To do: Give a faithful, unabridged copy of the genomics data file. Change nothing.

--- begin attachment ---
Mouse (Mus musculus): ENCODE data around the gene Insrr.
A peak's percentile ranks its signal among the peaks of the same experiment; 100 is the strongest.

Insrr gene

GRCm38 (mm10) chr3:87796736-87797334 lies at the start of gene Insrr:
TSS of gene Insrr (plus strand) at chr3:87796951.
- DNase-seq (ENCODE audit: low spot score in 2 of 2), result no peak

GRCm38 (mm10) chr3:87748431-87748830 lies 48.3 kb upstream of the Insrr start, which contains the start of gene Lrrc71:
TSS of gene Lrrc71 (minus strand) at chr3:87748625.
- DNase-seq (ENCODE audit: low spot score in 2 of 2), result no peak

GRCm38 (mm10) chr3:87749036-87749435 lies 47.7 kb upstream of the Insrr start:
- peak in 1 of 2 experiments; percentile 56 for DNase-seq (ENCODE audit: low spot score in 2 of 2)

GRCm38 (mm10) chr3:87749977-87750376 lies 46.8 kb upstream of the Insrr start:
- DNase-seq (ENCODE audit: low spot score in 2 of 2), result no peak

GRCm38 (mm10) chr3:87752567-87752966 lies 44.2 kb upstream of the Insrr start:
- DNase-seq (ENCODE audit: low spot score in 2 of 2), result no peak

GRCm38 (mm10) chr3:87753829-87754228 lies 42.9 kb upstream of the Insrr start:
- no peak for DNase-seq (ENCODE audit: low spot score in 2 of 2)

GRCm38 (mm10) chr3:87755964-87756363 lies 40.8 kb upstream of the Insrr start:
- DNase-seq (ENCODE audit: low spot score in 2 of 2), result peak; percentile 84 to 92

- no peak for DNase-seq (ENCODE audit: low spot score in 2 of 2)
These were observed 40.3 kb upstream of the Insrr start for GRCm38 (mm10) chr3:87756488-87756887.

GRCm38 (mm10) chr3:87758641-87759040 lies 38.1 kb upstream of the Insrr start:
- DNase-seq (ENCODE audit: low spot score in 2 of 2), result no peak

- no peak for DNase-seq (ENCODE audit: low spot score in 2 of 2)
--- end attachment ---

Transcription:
Mouse (Mus musculus): ENCODE data around the gene Insrr.
A peak's percentile ranks its signal among the peaks of the same experiment; 100 is the strongest.

Insrr gene

GRCm38 (mm10) chr3:87796736-87797334 lies at the start of gene Insrr:
TSS of gene Insrr (plus strand) at chr3:87796951.
- DNase-seq (ENCODE audit: low spot score in 2 of 2), result no peak

GRCm38 (mm10) chr3:87748431-87748830 lies 48.3 kb upstream of the Insrr start, which contains the start of gene Lrrc71:
TSS of gene Lrrc71 (minus strand) at chr3:87748625.
- DNase-seq (ENCODE audit: low spot score in 2 of 2), result no peak

GRCm38 (mm10) chr3:87749036-87749435 lies 47.7 kb upstream of the Insrr start:
- peak in 1 of 2 experiments; percentile 56 for DNase-seq (ENCODE audit: low spot score in 2 of 2)

GRCm38 (mm10) chr3:87749977-87750376 lies 46.8 kb upstream of the Insrr start:
- DNase-seq (ENCODE audit: low spot score in 2 of 2), result no peak

GRCm38 (mm10) chr3:87752567-87752966 lies 44.2 kb upstream of the Insrr start:
- DNase-seq (ENCODE audit: low spot score in 2 of 2), result no peak

GRCm38 (mm10) chr3:87753829-87754228 lies 42.9 kb upstream of the Insrr start:
- no peak for DNase-seq (ENCODE audit: low spot score in 2 of 2)

GRCm38 (mm10) chr3:87755964-87756363 lies 40.8 kb upstream of the Insrr start:
- DNase-seq (ENCODE audit: low spot score in 2 of 2), result peak; percentile 84 to 92

- no peak for DNase-seq (ENCODE audit: low spot score in 2 of 2)
These were observed 40.3 kb upstream of the Insrr start for GRCm38 (mm10) chr3:87756488-87756887.

GRCm38 (mm10) chr3:87758641-87759040 lies 38.1 kb upstream of the Insrr start:
- DNase-seq (ENCODE audit: low spot score in 2 of 2), result no peak

- no peak for DNase-seq (ENCODE audit: low spot score in 2 of 2)